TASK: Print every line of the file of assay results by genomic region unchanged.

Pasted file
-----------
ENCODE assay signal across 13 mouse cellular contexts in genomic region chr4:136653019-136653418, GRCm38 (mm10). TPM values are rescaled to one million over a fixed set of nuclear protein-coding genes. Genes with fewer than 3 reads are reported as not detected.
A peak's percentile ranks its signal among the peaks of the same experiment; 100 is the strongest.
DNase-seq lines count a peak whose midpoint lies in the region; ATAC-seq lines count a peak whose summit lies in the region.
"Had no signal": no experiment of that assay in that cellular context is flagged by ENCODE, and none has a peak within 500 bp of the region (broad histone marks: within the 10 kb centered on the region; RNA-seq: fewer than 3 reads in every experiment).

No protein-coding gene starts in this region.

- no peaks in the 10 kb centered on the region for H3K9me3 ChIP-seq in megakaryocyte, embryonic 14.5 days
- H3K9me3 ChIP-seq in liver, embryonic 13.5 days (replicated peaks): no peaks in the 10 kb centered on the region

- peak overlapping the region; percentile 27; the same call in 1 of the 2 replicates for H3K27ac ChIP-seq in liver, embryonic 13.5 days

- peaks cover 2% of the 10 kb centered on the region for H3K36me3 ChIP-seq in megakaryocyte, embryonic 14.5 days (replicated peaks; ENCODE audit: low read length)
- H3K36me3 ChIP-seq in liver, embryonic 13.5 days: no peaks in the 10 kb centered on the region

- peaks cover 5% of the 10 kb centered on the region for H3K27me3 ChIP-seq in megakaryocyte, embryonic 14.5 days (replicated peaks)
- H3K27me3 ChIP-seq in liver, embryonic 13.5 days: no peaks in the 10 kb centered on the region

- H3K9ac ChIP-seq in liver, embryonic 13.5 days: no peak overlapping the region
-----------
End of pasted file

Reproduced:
ENCODE assay signal across 13 mouse cellular contexts in genomic region chr4:136653019-136653418, GRCm38 (mm10). TPM values are rescaled to one million over a fixed set of nuclear protein-coding genes. Genes with fewer than 3 reads are reported as not detected.
A peak's percentile ranks its signal among the peaks of the same experiment; 100 is the strongest.
DNase-seq lines count a peak whose midpoint lies in the region; ATAC-seq lines count a peak whose summit lies in the region.
"Had no signal": no experiment of that assay in that cellular context is flagged by ENCODE, and none has a peak within 500 bp of the region (broad histone marks: within the 10 kb centered on the region; RNA-seq: fewer than 3 reads in every experiment).

No protein-coding gene starts in this region.

- no peaks in the 10 kb centered on the region for H3K9me3 ChIP-seq in megakaryocyte, embryonic 14.5 days
- H3K9me3 ChIP-seq in liver, embryonic 13.5 days (replicated peaks): no peaks in the 10 kb centered on the region

- peak overlapping the region; percentile 27; the same call in 1 of the 2 replicates for H3K27ac ChIP-seq in liver, embryonic 13.5 days

- peaks cover 2% of the 10 kb centered on the region for H3K36me3 ChIP-seq in megakaryocyte, embryonic 14.5 days (replicated peaks; ENCODE audit: low read length)
- H3K36me3 ChIP-seq in liver, embryonic 13.5 days: no peaks in the 10 kb centered on the region

- peaks cover 5% of the 10 kb centered on the region for H3K27me3 ChIP-seq in megakaryocyte, embryonic 14.5 days (replicated peaks)
- H3K27me3 ChIP-seq in liver, embryonic 13.5 days: no peaks in the 10 kb centered on the region

- H3K9ac ChIP-seq in liver, embryonic 13.5 days: no peak overlapping the region